# What Is Geometric Deep Learning

Source – https://analyticsindiamag.com/

Bronstein’s paper highlighted how research in many scientific fields such as computational social science, sensors network, physics, and healthcare calls for exploring non-Euclidean data.

Working with 2D data is becoming passe as more and more researchers tap 3D data to develop AI models. Geometric deep learning, as the field is popularly called, deals with complex data such as graphs to create competitive models. Geometric deep learning, which Michael M. Bronstein first mentioned in the paper titled *Geometric deep learning: going beyond Euclidean data*, is now finding applications in areas such as 3D object classification, graph analytics, 3D object correspondence, and more.

Bronstein’s paper highlighted how research in many scientific fields such as computational social science, sensors network, physics, and healthcare — especially brain imaging — calls for exploring non-Euclidean data.

Deep learning has applications in computer vision, natural language processing and audio analysis, requiring Euclidean or 2D data. To facilitate working with 3D data, researchers are exploring Geometric deep learning, an umbrella term for emerging techniques used to generalise (structured) deep neural models to non-Euclidean domains such as graphs and manifolds.

**Surpassing Deep Learning Methods**

The current deep learning algorithms such as Recurrent Neural Networks (RNN), Convolutional Neural Networks (CNN), and LSTM have seen tremendous growth in the last few years tackling problems in speech recognition, computer vision, image generation, language transition and more. Most of these deep learning algorithms work on Euclidean (1D or 2D) data. The researchers believe tapping 3D data will improve the accuracy of findings by leaps and bounds.

One of the challenges with traditional deep neural networks is that they cannot parse data. Also, most of these networks are based on convolutions, and convolution works better on Euclidean data. Especially in areas such as network science, physics, biology, computer graphics and recommender systems, researchers have to deal with non-Euclidean data such as manifolds and graphs — which cannot fit in the two-dimensional space. For instance, graphic specialisation or mesh in the computer graphics field is non-Euclidean data. Non-euclidean data can represent more complex data compared to 1D and 2D representation.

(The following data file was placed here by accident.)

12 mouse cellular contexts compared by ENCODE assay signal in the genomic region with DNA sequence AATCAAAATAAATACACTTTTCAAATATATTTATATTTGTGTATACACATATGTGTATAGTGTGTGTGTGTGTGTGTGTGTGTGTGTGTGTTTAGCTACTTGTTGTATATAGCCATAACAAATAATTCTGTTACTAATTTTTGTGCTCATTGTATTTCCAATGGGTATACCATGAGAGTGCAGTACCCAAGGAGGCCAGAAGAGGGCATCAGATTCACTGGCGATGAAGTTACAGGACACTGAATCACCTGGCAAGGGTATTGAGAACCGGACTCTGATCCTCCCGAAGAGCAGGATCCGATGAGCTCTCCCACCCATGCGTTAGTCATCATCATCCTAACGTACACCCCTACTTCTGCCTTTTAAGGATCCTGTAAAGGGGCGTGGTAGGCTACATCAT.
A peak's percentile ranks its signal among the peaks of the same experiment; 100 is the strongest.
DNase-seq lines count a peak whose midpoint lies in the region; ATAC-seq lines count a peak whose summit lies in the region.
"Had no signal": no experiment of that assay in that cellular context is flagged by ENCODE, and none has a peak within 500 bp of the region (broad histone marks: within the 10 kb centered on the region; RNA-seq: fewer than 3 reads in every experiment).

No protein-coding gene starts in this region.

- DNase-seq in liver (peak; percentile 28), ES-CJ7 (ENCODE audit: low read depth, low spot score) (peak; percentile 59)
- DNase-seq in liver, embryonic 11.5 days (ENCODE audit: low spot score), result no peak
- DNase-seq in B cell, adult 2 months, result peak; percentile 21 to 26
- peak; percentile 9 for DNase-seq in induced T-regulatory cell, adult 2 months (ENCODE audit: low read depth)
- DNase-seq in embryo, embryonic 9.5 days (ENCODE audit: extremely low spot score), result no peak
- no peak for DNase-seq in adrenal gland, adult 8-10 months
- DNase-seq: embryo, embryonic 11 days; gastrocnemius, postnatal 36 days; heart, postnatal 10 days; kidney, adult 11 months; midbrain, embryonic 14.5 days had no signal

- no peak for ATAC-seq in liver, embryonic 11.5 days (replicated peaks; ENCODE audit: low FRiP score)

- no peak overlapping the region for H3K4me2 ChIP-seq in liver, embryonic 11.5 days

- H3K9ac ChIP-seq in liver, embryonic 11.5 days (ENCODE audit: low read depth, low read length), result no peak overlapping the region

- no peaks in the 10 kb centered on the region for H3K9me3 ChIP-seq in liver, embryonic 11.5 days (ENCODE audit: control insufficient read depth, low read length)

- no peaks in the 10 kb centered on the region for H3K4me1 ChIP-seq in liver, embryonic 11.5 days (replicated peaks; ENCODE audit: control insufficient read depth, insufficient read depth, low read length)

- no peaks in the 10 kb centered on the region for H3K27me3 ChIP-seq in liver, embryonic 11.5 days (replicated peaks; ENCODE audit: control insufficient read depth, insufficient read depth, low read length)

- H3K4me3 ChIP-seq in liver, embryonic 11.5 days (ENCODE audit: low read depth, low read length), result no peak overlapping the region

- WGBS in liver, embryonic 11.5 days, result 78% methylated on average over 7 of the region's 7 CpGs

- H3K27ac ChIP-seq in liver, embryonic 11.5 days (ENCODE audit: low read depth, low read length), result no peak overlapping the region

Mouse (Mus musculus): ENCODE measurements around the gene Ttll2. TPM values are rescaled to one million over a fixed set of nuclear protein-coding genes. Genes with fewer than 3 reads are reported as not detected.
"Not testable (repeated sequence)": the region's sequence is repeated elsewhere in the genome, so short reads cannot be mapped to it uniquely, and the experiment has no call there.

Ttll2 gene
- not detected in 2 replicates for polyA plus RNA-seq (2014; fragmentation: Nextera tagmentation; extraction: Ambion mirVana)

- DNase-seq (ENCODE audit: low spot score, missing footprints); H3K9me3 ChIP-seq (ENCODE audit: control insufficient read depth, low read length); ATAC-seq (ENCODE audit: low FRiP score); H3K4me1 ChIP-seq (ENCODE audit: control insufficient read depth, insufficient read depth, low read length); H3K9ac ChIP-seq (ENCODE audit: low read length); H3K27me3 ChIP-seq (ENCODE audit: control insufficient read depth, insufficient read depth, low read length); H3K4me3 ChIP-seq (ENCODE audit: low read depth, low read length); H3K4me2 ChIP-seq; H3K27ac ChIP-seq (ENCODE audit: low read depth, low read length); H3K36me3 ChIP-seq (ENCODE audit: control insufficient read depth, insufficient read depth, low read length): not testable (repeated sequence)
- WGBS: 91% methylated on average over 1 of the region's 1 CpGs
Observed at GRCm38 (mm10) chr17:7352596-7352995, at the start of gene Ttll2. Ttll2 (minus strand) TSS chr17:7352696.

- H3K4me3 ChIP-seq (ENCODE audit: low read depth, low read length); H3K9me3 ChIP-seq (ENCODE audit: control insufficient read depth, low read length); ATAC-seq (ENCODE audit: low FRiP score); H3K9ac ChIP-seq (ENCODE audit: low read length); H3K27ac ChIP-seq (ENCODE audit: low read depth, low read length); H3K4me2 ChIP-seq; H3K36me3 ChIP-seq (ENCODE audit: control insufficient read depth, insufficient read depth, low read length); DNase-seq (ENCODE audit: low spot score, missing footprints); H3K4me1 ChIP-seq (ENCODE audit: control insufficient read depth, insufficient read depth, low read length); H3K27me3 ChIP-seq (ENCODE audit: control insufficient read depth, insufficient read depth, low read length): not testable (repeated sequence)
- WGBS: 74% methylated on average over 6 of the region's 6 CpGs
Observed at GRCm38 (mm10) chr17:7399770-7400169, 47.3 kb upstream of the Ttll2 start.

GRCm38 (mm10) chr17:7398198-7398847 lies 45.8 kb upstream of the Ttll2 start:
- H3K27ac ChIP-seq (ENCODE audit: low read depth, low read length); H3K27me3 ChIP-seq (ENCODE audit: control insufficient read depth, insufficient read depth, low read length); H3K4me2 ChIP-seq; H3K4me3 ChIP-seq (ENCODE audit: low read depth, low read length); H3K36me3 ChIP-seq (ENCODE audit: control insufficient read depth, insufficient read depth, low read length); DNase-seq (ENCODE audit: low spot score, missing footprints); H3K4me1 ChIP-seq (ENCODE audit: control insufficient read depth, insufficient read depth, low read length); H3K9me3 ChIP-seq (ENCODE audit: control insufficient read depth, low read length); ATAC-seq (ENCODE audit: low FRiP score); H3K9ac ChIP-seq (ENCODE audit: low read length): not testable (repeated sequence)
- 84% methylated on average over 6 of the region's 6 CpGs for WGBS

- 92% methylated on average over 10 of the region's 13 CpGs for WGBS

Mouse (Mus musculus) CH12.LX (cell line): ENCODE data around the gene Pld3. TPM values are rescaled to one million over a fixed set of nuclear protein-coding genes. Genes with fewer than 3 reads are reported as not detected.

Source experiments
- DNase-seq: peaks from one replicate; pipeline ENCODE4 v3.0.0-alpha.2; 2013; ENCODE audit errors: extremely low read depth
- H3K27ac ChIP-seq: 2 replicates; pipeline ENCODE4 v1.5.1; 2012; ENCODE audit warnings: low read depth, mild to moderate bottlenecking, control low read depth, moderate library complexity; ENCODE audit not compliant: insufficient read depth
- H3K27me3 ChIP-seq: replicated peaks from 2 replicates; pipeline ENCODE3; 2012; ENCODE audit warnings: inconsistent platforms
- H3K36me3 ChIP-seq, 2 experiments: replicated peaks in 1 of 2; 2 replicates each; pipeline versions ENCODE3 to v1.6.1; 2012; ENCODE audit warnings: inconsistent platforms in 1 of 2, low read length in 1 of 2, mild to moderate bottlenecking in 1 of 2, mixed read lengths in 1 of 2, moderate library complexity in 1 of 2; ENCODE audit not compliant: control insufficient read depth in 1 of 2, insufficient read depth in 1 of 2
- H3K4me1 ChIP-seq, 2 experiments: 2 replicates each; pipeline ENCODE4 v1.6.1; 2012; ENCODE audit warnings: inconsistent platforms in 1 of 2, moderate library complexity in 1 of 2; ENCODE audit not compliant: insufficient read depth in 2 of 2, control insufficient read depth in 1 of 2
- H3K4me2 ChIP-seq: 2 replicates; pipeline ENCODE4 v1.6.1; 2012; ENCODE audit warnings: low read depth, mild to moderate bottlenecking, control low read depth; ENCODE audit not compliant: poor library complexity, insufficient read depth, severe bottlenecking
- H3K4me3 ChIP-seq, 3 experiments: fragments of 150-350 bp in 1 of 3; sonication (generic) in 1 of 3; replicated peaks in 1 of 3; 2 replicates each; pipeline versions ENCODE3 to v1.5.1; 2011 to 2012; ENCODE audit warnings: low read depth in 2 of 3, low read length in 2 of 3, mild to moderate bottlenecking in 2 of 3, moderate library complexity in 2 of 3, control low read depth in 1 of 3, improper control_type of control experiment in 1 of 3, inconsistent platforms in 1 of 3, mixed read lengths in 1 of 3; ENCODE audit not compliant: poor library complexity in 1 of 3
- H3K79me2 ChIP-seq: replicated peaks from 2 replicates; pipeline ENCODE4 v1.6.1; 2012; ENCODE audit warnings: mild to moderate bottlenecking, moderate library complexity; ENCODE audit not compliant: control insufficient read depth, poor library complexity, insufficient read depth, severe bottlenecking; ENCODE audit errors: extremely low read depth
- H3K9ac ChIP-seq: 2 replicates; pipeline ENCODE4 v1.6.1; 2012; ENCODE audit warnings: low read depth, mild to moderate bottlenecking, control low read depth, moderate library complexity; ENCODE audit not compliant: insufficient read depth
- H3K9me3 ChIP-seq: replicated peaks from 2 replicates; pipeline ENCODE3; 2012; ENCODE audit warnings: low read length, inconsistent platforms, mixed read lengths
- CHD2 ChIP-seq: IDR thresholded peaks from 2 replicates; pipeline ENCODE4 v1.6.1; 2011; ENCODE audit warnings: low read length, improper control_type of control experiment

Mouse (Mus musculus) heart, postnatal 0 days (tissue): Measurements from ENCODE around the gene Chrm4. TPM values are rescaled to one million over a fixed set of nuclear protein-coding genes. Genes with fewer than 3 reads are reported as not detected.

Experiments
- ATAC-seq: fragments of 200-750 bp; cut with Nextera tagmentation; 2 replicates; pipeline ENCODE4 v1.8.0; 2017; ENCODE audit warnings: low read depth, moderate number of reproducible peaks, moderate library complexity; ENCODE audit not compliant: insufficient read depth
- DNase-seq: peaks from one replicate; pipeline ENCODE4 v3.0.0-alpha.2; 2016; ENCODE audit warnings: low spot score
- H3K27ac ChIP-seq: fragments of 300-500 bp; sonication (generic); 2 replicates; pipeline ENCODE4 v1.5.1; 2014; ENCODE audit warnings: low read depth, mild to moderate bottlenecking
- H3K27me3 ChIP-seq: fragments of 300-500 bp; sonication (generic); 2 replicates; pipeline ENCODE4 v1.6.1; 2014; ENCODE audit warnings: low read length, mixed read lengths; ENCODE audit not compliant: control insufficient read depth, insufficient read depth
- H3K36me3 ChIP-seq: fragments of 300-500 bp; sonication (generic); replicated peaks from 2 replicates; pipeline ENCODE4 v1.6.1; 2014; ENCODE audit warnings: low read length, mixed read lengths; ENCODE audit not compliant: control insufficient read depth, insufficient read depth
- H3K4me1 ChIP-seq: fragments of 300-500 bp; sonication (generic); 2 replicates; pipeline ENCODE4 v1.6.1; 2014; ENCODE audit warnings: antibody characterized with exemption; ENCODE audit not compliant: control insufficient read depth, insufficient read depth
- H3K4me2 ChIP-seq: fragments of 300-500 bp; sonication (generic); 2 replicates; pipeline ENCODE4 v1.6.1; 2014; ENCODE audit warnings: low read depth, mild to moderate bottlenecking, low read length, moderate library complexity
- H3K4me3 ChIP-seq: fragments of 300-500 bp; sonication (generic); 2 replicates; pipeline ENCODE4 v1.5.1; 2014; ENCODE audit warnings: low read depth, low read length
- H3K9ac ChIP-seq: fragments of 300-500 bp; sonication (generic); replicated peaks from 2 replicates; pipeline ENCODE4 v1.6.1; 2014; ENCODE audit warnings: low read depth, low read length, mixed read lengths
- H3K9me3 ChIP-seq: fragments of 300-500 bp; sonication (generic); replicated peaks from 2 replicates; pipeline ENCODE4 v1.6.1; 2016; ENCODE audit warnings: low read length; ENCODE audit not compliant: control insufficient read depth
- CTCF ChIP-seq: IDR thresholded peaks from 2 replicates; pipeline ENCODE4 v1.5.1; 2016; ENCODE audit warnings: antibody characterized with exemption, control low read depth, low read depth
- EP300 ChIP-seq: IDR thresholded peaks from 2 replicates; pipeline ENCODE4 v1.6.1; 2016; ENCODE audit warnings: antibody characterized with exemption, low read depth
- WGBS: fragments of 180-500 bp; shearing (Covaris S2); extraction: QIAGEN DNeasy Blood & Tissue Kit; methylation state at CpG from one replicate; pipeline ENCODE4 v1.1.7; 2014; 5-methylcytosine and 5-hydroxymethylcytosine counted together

Researchers believe, since the real world manifests in 3D, the data should reflect that. To make machine learning and deep learning achieve human-level efficiencies, researchers are now exploring the use of 3D data.

**Non-Euclidean Data Types**

Graphs are one of the most prominent examples of a non-Euclidean datatype. Graphs consist of nodes connected with edges and can be used to model almost anything. For instance, considering social networks as graphs, each user is a node, and their interactions with other users are edges. Researchers are now modelling sensors and computer networks as graphs, where each signal and communication represent vertices in the graph.

Manifolds are another example of non-Euclidean data involving a vast number of geometric surfaces such as curvy, twisty or other diverse 3D shapes. Manifolds are essentially multi-dimensional spaces made of multiple points. Manifold data can come from a variety of sources, such as images or other numerical values.

Geometric deep learning is explored in areas such as molecular modelling, 3D modelling and more and can address bottlenecks in computational chemistry, biology, physics. For instance, in a use case around COVID-19, researchers used Knowledge Graph Convolutional Network (KGCN) for Relation prediction. This KGCN framework is designed to provide a versatile means to perform learning tasks over a Grakn knowledge graph. Researchers used patient inputs to gather ground truth graph data. The ground truth data was used to learn to predict relations for new patients. Geometric deep learning also has potential applications in drug discovery as molecules can naturally be represented as graphs, where atoms are nodes and bonds are edges.